51. Though Achaius was desirous of peace, yet the Pictish concerns drew him on to a war. For when Athelstan the English-man had wasted the neighbouring lands of the Picts, Hungus their King obtained the aid of ten thousand Scots from Achaius, who before was disgusted with the English. He placed his son Alpinus, a commander, over them, who was born to him by the sister of Hungus. By the assistance of those auxiliaries he drove a great prey out of Northumberland. Athelstan, a feirce warriour, was almost at his heels and overtook him not far from Hadington. The Picts, being dismayed at the suddain coming of their enemies, run to their arms and keep themselves in their stations till night. Having set their watches for the night, Hungus, being inferiour in other things, desired aid of God and gave up himself wholly to prayer. At last, when his body was wearied with labour and his mind oppressed by care, he seemed to behold Andrew the Apostle standing by him in his sleep, promising him victory. This vision, being declared to the Picts, filled them full of hope, so that they prepared themselves with great alacrity to the combate which otherwise they could not avoid. The next day they came to a pitched battel. Some add that another prodigy was seen in the heavens, a cross like the letter X, which did so terrifie the English that they could hardly bear the first brunt of the Picts. Athelstan was slain there, who have name to the place of battel which is yet called Athelstans Ford. Hungus ascribed the victory to St. Andrew, to whom, besides other gifts, he offered the tithes of his royal demeans. I am of opinion that this was the Athelstan, commander of the Danish nation, to whom the English affirm that Northumberland was granted by Alured. Achaius died the thirty second year of his reign, and in the year of Christ eight hundred and nine.


Congallus, his cousin german, succeeded him, who reigned five years in peace both at home and abroad.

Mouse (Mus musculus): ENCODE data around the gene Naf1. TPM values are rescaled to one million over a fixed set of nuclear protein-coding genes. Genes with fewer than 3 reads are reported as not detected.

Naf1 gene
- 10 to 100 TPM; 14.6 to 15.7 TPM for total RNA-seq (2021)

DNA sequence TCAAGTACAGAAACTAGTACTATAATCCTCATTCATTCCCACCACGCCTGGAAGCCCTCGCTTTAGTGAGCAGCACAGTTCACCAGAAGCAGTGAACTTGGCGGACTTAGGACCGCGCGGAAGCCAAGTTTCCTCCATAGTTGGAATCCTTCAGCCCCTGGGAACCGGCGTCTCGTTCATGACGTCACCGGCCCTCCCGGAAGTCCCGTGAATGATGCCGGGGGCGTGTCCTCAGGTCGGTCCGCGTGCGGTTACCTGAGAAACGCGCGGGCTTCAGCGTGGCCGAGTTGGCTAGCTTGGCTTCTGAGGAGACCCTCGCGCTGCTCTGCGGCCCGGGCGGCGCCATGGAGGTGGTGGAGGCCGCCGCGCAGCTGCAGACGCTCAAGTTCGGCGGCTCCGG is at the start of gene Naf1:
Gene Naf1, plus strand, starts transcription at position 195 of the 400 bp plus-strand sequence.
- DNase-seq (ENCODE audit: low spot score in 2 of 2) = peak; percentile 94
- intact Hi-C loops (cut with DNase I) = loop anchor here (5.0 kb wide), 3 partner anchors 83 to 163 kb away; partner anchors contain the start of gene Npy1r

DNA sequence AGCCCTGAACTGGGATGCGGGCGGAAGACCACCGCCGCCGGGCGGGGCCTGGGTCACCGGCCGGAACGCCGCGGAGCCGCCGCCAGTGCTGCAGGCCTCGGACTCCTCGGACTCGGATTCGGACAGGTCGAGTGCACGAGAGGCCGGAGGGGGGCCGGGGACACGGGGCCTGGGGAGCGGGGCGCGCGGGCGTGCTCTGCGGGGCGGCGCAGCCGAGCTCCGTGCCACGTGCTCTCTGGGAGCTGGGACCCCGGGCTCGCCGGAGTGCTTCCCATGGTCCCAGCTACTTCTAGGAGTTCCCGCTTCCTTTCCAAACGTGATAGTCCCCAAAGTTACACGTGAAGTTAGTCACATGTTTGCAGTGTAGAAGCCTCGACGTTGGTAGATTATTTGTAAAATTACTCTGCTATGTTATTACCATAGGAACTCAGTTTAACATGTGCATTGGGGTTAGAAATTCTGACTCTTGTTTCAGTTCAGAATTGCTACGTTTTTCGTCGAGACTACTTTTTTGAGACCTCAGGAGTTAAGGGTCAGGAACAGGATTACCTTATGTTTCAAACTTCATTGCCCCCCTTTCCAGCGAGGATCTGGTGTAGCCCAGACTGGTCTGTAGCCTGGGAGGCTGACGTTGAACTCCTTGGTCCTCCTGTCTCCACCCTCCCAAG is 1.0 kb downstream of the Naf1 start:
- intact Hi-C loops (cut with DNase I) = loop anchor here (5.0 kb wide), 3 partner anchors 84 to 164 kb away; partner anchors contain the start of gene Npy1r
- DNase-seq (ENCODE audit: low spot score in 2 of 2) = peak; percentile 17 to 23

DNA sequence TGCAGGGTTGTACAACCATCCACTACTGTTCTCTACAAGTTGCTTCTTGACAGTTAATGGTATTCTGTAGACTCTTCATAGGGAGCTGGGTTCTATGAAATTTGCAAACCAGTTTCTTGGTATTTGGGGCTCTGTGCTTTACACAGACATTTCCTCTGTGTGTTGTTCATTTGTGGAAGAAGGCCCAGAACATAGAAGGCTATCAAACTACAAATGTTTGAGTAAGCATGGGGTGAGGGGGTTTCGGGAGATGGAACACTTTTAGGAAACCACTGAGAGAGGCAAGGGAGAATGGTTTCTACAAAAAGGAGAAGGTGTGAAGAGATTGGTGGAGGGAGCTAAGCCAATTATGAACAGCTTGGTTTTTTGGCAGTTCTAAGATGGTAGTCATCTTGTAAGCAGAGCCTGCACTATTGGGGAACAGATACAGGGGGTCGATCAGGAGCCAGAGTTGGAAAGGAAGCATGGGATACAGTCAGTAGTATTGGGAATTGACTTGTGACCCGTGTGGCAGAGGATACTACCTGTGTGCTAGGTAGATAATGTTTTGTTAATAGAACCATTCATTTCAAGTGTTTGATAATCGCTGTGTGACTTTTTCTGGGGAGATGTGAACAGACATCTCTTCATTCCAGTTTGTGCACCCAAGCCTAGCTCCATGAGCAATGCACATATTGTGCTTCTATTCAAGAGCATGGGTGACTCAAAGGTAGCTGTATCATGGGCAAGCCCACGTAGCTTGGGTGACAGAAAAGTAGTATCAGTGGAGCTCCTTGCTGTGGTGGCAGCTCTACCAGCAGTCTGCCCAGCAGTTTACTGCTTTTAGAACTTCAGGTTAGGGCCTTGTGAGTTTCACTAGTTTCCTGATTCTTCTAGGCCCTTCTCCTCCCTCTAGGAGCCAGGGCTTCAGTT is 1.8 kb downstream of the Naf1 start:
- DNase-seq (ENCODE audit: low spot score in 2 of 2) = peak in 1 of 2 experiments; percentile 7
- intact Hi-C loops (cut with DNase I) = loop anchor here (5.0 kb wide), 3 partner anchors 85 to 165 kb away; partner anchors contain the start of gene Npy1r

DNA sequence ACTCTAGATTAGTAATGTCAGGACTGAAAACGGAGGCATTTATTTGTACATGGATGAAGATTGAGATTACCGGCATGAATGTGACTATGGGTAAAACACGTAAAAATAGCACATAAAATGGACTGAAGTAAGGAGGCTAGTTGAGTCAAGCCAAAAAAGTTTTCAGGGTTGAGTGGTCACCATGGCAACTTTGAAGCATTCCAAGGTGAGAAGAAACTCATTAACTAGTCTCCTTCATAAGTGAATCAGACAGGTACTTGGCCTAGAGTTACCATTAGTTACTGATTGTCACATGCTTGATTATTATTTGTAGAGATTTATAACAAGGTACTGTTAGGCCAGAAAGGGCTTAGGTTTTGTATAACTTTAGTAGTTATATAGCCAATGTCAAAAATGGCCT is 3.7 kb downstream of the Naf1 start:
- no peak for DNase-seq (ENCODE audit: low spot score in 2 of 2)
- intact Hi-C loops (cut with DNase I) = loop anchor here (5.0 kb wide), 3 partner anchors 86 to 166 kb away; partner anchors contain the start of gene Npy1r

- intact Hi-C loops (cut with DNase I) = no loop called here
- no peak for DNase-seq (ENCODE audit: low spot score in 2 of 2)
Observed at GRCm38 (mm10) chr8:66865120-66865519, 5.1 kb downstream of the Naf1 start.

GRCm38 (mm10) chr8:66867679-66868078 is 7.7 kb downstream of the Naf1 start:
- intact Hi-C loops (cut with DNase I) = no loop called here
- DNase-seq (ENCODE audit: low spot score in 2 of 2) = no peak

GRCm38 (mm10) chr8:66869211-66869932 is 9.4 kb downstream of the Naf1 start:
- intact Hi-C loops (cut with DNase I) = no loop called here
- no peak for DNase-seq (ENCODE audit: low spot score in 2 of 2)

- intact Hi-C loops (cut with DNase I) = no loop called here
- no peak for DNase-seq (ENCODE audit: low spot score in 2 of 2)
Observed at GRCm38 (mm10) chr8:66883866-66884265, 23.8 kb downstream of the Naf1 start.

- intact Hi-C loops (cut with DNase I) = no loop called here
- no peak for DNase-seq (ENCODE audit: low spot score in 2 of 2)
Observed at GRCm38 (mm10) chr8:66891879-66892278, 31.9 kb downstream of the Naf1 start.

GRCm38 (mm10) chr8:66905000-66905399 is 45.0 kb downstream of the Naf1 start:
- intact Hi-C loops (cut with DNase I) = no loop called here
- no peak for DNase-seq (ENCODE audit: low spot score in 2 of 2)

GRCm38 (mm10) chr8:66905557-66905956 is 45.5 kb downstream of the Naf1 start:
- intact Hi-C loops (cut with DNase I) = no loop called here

Dongallus, the son of Solvathius, was next King to him. The soldiers, not able to endure the severity of his government, gathered themselves together to Alpinus, the son of Achaius, and because they could not persuade him by fair means to undertake the kingdom, they compelled him by force and menace to be seemingly on their side. He, having gathered together an army and pretending to do so as they would have him, disappointed them and fled to Dongallus. His coming was acceptable to the King but a great dismay to the rebels, and therefore they accuse him to the King as if Alpinus himself had persuaded them to rebel. The King, well perceiving their calumny, suddenly prepared an army and so prevented the rumour of his coming. Those of them which he took he put to death. In the mean time, Hungus died and his eldest son Dorstologus was slain by the fraud of his brother Eganus. Neither did the murtherer long survive his brother, so that the male-stock of Hungus being extinct, his sister’s son Alpinus, as next heir both an ancient law and in right of blood, claimed the kingdom. The Picts disdained him as a foreigner, whereupon Dongallus sent messengers to them to expostulate the matter, but they refused to give them audience, but commanded them to depart in four days. Dongallus intended to make war upon them with all his might, but in the preparation thereof, as he was passing over the Spey, whose current was very violent, the vessel in which he was sunk, and he was drown’d after he had reigned six years, some say seven.